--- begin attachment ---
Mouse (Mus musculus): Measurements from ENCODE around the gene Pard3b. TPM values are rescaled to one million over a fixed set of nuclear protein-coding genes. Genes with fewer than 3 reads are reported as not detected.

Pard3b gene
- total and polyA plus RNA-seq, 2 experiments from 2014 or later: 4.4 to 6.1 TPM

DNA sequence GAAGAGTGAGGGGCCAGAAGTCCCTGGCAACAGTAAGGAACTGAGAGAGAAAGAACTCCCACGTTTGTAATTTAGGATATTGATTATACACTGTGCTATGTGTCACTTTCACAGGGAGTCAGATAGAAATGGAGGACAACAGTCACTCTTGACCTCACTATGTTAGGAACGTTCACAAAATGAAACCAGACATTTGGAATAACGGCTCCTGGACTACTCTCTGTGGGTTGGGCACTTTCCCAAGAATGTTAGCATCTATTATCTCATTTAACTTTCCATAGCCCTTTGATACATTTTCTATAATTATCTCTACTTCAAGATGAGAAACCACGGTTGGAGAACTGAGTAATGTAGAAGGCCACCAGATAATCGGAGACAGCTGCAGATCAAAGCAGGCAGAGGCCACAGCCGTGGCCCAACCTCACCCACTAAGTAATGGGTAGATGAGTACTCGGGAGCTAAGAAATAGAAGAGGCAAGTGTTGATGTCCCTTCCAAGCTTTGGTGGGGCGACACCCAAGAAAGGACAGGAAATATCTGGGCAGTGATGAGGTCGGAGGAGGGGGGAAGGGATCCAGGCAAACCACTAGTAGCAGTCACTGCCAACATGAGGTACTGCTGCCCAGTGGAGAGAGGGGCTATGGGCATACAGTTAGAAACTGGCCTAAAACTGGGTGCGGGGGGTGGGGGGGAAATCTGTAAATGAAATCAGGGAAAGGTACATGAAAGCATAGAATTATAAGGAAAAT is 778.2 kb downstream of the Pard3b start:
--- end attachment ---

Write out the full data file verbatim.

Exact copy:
Mouse (Mus musculus): Measurements from ENCODE around the gene Pard3b. TPM values are rescaled to one million over a fixed set of nuclear protein-coding genes. Genes with fewer than 3 reads are reported as not detected.

Pard3b gene
- total and polyA plus RNA-seq, 2 experiments from 2014 or later: 4.4 to 6.1 TPM

DNA sequence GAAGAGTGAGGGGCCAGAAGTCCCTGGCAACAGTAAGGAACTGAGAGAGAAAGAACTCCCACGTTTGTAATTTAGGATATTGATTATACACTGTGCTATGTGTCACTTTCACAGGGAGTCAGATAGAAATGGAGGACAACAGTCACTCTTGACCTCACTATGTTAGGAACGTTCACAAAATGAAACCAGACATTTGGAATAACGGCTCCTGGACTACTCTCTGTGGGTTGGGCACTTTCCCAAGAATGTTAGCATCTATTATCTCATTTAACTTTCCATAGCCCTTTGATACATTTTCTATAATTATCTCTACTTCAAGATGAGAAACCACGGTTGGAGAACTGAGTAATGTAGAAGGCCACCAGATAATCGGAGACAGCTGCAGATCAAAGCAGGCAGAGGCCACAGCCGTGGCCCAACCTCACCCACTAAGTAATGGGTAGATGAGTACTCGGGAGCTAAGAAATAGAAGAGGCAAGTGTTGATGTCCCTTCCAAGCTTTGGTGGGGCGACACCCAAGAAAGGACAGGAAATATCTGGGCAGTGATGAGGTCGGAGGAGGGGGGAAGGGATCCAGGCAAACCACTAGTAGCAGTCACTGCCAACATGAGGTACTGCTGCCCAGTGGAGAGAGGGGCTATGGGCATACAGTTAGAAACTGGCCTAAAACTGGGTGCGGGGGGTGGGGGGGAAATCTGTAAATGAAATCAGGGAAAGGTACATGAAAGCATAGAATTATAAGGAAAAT is 778.2 kb downstream of the Pard3b start: